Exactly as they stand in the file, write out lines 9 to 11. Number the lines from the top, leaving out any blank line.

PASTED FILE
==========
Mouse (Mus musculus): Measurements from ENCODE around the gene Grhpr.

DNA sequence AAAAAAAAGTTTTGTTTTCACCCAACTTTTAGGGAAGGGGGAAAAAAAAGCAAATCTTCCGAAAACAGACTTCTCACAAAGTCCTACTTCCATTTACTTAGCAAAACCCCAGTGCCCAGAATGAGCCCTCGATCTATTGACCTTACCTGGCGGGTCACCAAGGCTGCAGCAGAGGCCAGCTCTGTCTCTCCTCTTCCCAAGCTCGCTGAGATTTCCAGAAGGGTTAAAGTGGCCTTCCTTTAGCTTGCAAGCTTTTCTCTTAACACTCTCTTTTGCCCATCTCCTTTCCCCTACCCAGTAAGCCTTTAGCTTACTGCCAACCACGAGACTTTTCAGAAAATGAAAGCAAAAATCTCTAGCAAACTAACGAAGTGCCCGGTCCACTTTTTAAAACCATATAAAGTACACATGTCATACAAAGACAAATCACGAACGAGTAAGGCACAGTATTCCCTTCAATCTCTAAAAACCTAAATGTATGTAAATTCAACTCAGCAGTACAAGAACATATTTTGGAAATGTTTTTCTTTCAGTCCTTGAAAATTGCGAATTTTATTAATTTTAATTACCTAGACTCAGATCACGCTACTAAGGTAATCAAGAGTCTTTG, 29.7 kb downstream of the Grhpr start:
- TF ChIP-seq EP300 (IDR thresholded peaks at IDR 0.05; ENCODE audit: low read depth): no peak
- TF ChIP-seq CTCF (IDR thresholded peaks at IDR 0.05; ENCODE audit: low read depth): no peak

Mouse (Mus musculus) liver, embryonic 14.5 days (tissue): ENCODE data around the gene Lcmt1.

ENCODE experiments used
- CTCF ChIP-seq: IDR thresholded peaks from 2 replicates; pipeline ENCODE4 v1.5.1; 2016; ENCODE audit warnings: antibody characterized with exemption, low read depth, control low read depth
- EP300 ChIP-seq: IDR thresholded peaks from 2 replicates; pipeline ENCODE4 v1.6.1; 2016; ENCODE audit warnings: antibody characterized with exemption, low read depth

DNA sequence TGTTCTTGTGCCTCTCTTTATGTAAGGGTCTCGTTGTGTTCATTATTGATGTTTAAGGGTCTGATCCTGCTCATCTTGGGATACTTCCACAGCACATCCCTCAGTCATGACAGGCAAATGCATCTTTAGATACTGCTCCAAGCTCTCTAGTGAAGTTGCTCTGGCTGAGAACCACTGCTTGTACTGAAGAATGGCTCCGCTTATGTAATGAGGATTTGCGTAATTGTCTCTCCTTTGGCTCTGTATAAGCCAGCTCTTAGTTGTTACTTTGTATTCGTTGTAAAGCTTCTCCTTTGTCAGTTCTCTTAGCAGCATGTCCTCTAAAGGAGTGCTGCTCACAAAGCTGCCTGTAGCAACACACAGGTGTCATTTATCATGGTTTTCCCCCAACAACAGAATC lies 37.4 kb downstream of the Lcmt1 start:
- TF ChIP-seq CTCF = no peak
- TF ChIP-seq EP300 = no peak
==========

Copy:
DNA sequence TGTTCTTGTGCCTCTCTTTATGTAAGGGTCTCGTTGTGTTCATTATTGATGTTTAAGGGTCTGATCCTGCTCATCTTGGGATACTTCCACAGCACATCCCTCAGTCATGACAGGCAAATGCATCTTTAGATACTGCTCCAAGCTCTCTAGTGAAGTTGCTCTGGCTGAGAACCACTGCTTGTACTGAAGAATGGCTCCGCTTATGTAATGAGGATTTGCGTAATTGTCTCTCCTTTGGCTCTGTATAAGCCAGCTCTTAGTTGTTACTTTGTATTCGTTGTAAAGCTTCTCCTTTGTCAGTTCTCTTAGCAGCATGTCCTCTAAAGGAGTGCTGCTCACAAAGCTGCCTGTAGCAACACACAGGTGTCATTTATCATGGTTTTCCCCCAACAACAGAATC lies 37.4 kb downstream of the Lcmt1 start:
- TF ChIP-seq CTCF = no peak
- TF ChIP-seq EP300 = no peak